by Bea Larsen

Larsen is a Senior Mediator at the Center for the Resolution of Disputes. She is the Co-Founder of Beyond Civility.bea2

A friend has said or done something without thinking and hurt your feelings. You gather the gumption to tell them so and their response is: I’m sorry you see it that way.

Feel better? Trust restored? Not likely.

A simple: I’m really sorry might have cleared the air. But sometimes even that is not enough.

A politician, a celebrity or a talk show host places foot squarely in mouth and indicts an ethnic group or gender with evil or just foolish intent, and when once again sober or contrite, with great apparent sincerity apologizes by saying: If my words resulted in discomfort or pain, I’m very sorry. Responsibility for the incident is thereby shifted away from the speaker and to the listener who is presumed to be overly sensitive. Not an apology at all.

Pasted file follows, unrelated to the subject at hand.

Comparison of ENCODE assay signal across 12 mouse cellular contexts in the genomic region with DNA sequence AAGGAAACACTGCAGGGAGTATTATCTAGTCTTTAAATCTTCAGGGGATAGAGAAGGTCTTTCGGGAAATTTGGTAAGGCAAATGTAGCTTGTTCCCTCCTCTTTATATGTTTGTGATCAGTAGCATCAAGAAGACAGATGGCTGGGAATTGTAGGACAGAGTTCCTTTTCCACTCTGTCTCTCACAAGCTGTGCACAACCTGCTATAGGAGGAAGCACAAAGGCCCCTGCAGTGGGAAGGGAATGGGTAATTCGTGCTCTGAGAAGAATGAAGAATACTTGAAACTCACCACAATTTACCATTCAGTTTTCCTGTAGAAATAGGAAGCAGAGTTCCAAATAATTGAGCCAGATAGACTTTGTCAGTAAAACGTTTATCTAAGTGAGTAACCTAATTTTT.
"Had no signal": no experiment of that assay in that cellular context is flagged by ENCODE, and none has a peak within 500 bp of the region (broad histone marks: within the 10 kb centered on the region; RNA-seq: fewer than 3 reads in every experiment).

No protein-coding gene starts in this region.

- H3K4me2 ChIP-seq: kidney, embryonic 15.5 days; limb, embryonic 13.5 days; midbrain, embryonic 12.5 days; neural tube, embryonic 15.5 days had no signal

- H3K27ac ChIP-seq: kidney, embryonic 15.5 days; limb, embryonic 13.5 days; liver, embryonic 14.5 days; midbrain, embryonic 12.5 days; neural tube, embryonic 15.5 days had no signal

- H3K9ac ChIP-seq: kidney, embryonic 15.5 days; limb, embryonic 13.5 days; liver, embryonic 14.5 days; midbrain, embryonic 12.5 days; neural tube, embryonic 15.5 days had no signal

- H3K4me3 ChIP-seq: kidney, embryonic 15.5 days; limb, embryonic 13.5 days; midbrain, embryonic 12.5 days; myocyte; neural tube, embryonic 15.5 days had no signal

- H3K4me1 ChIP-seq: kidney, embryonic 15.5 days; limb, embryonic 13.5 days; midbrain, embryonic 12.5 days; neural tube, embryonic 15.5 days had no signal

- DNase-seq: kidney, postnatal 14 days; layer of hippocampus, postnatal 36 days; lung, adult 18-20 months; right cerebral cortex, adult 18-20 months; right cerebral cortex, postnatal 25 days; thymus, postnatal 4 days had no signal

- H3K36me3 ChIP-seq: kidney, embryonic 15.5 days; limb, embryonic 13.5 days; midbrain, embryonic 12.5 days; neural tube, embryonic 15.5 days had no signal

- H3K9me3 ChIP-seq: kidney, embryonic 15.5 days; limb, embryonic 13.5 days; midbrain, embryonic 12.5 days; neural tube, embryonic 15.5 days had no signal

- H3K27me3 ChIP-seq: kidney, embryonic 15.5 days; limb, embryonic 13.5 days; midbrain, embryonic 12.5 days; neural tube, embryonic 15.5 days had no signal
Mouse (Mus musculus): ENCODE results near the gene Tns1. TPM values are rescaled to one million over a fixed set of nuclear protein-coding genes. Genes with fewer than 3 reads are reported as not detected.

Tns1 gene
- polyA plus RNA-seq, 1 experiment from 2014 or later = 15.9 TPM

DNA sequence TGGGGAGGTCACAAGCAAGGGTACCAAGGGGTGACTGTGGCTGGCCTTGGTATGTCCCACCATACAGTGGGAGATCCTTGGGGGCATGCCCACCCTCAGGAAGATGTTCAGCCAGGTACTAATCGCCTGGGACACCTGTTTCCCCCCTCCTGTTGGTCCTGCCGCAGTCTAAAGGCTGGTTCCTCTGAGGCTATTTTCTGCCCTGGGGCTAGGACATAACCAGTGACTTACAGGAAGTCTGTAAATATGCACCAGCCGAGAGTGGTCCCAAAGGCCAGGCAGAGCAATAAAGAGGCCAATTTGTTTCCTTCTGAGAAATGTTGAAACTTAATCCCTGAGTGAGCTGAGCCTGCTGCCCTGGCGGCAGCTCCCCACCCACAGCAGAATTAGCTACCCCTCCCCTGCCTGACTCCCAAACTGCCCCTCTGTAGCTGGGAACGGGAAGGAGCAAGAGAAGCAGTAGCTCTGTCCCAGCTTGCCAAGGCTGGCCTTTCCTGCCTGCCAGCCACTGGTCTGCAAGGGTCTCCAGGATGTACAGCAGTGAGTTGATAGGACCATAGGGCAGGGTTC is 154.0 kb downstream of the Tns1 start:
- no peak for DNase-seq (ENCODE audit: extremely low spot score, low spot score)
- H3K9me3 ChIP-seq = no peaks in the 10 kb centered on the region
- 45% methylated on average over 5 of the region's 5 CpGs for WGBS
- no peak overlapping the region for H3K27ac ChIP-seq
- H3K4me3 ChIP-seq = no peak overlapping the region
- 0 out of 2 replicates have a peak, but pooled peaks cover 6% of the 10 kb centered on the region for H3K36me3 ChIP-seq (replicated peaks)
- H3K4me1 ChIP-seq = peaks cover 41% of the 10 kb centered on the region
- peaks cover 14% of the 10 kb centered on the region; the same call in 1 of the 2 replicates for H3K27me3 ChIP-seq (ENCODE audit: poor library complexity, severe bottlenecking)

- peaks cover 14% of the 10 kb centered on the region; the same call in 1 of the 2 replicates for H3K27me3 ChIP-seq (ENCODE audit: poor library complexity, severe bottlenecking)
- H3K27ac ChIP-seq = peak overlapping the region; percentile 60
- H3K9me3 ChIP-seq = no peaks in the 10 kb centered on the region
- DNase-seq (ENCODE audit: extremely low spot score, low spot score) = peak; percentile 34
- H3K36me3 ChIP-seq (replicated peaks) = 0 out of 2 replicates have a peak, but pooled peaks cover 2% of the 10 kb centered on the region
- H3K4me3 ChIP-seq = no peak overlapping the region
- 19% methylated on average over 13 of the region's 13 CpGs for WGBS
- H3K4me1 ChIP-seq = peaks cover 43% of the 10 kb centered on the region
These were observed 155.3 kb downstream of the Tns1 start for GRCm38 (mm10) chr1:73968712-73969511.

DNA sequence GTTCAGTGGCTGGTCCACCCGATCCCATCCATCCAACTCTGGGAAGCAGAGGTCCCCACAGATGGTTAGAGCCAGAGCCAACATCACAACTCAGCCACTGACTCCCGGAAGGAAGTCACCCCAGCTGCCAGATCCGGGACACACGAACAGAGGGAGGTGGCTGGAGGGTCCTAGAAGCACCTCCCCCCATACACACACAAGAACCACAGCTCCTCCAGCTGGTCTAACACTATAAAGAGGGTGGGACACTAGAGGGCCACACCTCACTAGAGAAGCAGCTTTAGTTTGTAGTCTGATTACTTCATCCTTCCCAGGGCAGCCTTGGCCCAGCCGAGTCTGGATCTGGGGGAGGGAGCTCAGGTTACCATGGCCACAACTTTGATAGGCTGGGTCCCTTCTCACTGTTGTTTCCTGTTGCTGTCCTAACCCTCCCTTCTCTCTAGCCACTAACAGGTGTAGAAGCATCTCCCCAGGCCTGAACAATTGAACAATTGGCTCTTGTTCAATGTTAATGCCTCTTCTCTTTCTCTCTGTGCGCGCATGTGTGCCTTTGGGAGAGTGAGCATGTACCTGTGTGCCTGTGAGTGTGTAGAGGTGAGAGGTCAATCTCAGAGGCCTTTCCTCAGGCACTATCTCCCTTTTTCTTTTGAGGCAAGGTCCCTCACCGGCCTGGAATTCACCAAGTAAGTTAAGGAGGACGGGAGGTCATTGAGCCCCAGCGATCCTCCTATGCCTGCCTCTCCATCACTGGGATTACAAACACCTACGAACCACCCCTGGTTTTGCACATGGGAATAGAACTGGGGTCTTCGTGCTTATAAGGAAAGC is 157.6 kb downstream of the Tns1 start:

But need even a serious misstep be the end of a relationship, a negotiation or even a political career?

Probably not. For an effective apology, the speaker might start by acknowledging that what he or she has said or done was wrong. Name it. And follow that with sincere praise for the willingness of the listener to assert their feelings or provide the evidence in support of their objection.

Behavioral scientists suggest that such a genuine apology will evoke the power of reciprocity, that the listener will mimic such a sincere response. The stage is then set for a further conversation.

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